A great article that details how easy it is to fall into the trap of understanding offers the idea that we use frameworks to make sense of complex subjects. However, our familiarity with the framework can act as a fence keeping our attention away from additional context. Alexandra Horowitz wrote On Looking: A Walker’s Guide to the Art of Observation in which she writes about walking a few blocks in her community with different experts. She walked with biologists, architects, doctors, and other varied professionals. She was amazed by what each saw on the walks which she never noticed. She came to realize that most of the time we’re missing out on the majority of things in our environment. No matter how well we think we know our own backyards, we’re missing out on an abundance of information. Others see the world through very different eyes than we. They are seeing things we aren’t. We can’t possibly see or know everything. We need to be more humble in our own perspective and respectful of the perspective of others.
Instead of working to present ourselves as knowledgeable experts, it’s better to pursue the path of Plato when he wrote in The Republic, “I am the wisest man alive, for I know one thing, and that is that I know nothing.” Before Plato, Socrates was a renown philosopher in Greece. Legend has it that Socrates was baffled when others came to him and called him the wisest man in the world. He didn’t agree and wandered around the city of Athens to find others wiser. Socrates talked with poets, businessmen, politicians, other artisans, and philosophers. The more he talked with so called experts, the more he realized they seemed to share the common element of certainty. They had extreme confidence in their opinions. They possessed an air of certainty Socrates found disconcerting. Robert Greene recounts this story in The 50th Law, noting of Socrates, “His superiority … was that he knew that he knew nothing. This left his mind open to experiencing things as they are, the source of all knowledge. This position of basic ignorance was what you had as a child. You had a need and hunger for knowledge, to overcome this ignorance, so you observed the world as closely as possible, absorbing large amounts of information. Everything was a source of wonder.”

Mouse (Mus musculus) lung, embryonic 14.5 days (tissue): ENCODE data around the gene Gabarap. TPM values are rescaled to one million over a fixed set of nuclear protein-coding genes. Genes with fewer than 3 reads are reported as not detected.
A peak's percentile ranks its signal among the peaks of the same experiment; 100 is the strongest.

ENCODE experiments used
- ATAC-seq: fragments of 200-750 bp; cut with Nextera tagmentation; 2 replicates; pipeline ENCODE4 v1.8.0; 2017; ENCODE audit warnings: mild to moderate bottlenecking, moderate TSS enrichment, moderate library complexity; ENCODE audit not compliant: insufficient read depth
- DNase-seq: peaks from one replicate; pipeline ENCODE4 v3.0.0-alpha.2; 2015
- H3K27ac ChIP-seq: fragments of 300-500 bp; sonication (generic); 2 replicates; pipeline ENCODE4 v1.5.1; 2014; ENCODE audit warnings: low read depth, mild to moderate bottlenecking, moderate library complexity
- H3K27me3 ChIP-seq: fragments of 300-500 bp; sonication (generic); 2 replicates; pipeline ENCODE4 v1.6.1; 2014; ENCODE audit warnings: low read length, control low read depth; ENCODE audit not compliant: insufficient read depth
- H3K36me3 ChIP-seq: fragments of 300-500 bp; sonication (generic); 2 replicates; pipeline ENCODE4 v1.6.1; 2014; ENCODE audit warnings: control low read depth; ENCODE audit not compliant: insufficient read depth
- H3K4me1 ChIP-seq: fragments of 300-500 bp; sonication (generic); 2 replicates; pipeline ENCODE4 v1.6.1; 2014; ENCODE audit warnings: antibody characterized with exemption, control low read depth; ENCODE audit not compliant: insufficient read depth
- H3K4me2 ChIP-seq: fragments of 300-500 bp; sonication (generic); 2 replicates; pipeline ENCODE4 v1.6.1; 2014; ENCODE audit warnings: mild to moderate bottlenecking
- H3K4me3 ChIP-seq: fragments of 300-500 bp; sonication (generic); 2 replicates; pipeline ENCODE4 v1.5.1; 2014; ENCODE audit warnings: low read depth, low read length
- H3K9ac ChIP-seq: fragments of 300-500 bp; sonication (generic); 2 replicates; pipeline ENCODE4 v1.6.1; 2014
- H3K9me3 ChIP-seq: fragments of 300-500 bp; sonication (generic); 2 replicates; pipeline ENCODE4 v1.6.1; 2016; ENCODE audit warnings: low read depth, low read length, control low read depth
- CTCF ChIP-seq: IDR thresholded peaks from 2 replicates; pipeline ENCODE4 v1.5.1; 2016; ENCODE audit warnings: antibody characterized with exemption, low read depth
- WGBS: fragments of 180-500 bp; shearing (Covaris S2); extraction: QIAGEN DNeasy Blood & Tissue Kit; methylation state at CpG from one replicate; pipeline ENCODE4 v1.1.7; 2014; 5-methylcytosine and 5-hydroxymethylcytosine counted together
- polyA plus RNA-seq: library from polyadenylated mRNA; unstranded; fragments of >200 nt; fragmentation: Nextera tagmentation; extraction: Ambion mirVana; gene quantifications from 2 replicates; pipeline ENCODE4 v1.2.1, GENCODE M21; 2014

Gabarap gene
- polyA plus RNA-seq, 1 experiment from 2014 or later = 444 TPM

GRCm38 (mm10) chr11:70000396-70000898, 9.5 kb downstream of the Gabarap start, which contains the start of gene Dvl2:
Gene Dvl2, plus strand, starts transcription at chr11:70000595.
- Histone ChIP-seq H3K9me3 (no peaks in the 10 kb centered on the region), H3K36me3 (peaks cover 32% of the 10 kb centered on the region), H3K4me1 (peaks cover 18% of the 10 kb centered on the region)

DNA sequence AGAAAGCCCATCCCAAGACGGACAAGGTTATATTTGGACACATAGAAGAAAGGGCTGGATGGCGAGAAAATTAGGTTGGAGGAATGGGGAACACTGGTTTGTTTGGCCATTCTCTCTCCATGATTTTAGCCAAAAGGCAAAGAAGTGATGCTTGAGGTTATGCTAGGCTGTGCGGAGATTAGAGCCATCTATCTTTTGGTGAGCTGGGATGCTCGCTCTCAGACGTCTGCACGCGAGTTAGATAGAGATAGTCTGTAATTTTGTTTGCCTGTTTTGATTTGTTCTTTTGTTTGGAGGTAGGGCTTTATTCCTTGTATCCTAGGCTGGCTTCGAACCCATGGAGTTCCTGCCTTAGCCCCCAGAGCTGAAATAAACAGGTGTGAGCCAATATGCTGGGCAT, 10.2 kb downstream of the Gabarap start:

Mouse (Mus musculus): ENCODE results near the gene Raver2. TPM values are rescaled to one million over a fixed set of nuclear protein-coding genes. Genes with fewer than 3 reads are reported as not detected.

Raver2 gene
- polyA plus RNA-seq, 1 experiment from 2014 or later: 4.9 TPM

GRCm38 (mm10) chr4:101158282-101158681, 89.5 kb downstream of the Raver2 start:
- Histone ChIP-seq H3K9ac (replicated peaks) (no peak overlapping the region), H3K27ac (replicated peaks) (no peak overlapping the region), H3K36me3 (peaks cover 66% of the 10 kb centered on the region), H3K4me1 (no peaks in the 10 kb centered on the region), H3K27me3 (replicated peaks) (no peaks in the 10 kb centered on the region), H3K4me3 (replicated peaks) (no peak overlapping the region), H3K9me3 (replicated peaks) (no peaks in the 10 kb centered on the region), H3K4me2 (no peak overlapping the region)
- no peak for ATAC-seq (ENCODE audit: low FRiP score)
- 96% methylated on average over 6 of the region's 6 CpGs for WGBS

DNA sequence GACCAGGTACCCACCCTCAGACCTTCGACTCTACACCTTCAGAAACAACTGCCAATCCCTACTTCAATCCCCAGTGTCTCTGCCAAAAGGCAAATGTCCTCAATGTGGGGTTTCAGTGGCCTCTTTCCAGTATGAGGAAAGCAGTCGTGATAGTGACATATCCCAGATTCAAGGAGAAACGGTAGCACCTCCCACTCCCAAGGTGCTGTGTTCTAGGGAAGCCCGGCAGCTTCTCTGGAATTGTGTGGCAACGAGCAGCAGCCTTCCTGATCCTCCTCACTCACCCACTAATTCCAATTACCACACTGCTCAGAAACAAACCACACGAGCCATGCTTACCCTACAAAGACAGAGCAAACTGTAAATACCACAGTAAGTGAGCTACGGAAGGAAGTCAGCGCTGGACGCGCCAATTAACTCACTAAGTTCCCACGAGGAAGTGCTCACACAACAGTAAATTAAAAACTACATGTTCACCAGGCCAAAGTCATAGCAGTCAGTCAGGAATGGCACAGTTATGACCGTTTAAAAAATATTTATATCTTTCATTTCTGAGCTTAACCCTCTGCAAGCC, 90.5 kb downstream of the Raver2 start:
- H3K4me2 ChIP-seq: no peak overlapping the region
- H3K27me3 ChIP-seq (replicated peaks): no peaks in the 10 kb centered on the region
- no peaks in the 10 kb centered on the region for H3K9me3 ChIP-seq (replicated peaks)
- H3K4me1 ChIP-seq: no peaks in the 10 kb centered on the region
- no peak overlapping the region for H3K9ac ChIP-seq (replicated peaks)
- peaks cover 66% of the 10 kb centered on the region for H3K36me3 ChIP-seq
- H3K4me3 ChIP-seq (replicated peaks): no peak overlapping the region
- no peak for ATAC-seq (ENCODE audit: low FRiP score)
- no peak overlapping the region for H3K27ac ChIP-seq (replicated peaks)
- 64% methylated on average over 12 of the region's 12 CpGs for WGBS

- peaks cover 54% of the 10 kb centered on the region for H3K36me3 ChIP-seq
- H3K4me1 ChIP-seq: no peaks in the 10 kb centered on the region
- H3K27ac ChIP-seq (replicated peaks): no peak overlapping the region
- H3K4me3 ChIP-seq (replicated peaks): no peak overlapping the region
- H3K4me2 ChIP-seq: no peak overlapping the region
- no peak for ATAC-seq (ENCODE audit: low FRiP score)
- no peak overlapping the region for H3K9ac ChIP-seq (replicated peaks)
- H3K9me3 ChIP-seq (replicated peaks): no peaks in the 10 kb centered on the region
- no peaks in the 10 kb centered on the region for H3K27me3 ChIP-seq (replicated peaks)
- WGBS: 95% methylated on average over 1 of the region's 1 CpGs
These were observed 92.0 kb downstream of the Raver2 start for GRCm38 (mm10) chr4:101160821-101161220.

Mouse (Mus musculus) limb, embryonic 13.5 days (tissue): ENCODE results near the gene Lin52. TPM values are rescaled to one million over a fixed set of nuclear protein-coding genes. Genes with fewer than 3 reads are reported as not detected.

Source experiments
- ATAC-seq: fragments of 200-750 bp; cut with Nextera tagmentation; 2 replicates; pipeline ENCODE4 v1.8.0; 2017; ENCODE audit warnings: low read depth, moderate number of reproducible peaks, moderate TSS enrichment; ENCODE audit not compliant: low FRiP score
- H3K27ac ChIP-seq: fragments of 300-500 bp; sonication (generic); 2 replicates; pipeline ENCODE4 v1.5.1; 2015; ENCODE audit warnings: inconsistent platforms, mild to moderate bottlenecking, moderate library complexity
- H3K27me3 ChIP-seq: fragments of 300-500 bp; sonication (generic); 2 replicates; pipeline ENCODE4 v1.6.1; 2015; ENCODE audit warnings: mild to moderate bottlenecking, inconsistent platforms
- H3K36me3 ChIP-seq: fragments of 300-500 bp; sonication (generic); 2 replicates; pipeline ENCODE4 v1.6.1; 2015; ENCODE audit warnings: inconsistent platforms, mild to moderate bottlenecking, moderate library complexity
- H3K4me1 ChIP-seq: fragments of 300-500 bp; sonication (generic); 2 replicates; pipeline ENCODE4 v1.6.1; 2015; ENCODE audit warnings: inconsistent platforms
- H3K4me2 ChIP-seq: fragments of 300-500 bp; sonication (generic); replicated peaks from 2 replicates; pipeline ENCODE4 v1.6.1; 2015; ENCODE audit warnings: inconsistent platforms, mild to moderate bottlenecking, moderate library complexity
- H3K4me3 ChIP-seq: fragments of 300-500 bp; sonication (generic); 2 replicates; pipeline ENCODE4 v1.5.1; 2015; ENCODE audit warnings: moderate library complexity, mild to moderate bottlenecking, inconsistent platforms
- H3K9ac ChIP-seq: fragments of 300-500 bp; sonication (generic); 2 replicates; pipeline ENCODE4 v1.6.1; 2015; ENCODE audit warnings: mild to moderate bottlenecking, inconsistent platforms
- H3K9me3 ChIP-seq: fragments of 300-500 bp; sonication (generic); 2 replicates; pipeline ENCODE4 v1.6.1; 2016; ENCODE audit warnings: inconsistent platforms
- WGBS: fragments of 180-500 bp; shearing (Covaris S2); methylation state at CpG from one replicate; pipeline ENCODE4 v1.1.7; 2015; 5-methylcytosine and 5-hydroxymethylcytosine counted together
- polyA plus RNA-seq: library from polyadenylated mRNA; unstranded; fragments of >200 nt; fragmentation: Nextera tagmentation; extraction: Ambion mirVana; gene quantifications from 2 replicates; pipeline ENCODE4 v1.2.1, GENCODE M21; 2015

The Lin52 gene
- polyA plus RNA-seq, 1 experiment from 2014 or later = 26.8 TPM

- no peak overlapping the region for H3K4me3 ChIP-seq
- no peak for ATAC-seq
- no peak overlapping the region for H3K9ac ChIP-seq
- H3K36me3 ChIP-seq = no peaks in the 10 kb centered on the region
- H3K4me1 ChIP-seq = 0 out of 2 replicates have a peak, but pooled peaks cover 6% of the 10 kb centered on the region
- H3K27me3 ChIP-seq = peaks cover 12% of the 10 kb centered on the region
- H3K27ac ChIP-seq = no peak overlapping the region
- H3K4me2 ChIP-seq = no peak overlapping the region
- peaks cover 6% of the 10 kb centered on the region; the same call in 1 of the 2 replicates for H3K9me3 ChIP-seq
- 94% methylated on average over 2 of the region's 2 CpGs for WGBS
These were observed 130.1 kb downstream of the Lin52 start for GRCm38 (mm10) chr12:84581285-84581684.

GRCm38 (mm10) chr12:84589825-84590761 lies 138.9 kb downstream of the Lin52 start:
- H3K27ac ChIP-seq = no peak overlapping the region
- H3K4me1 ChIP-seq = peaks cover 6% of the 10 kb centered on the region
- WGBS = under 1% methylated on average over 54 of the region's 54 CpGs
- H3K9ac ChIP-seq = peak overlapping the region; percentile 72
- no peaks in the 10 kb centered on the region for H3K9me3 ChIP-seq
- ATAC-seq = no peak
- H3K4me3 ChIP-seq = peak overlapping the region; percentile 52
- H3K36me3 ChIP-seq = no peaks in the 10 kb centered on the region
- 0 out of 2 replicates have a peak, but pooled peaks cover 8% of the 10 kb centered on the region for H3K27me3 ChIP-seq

The wise embrace a sense of wonder and recognize that the more we know the more there is to know. This is exciting and not scary for those confident in their ability to look and learn. Those of us more invested in protecting our ego and preserving our image as intelligent limit our learning by posturing as having the answers. Tim Ferriss in Tools of Titans notes, “The worst thing you can ever do is think that you know enough. Never stop learning. Ever.” Wisdom is a pathway, not a destination. Dave Rubin in his book Don’t Burn This Country, supports learning the lesson of being open-minded and humble in interactions with others writing, “Like my great mentor Larry King said after years of interviewing those across the religious, ideological, and political spectrum: ‘The only thing I know is I don’t know.’ Take in ideas. Stay curious. Think critically.” Or, as the late coach John Wooden put it, “It’s what you learn after you know everything that matters.” We need to be willing and ABL (always be learning) and there will be a place for us. Cultivating curiosity is at the heart of building an interesting life. Moreover, it’s the catalyst for creativity and innovation. We’re encouraging the adoption of intellectual humility which is approaching conversations and topics with the recognition that “I could be wrong.” It follows an appreciation for the fact that we are all flawed creatures driven first by emotions. We have biases, our reasoning isn’t perfect, we can’t possibly be certain about things. It’s great to be curious. We should be cautious about being over-confident. We should look forward to learning and be open-minded to input from others.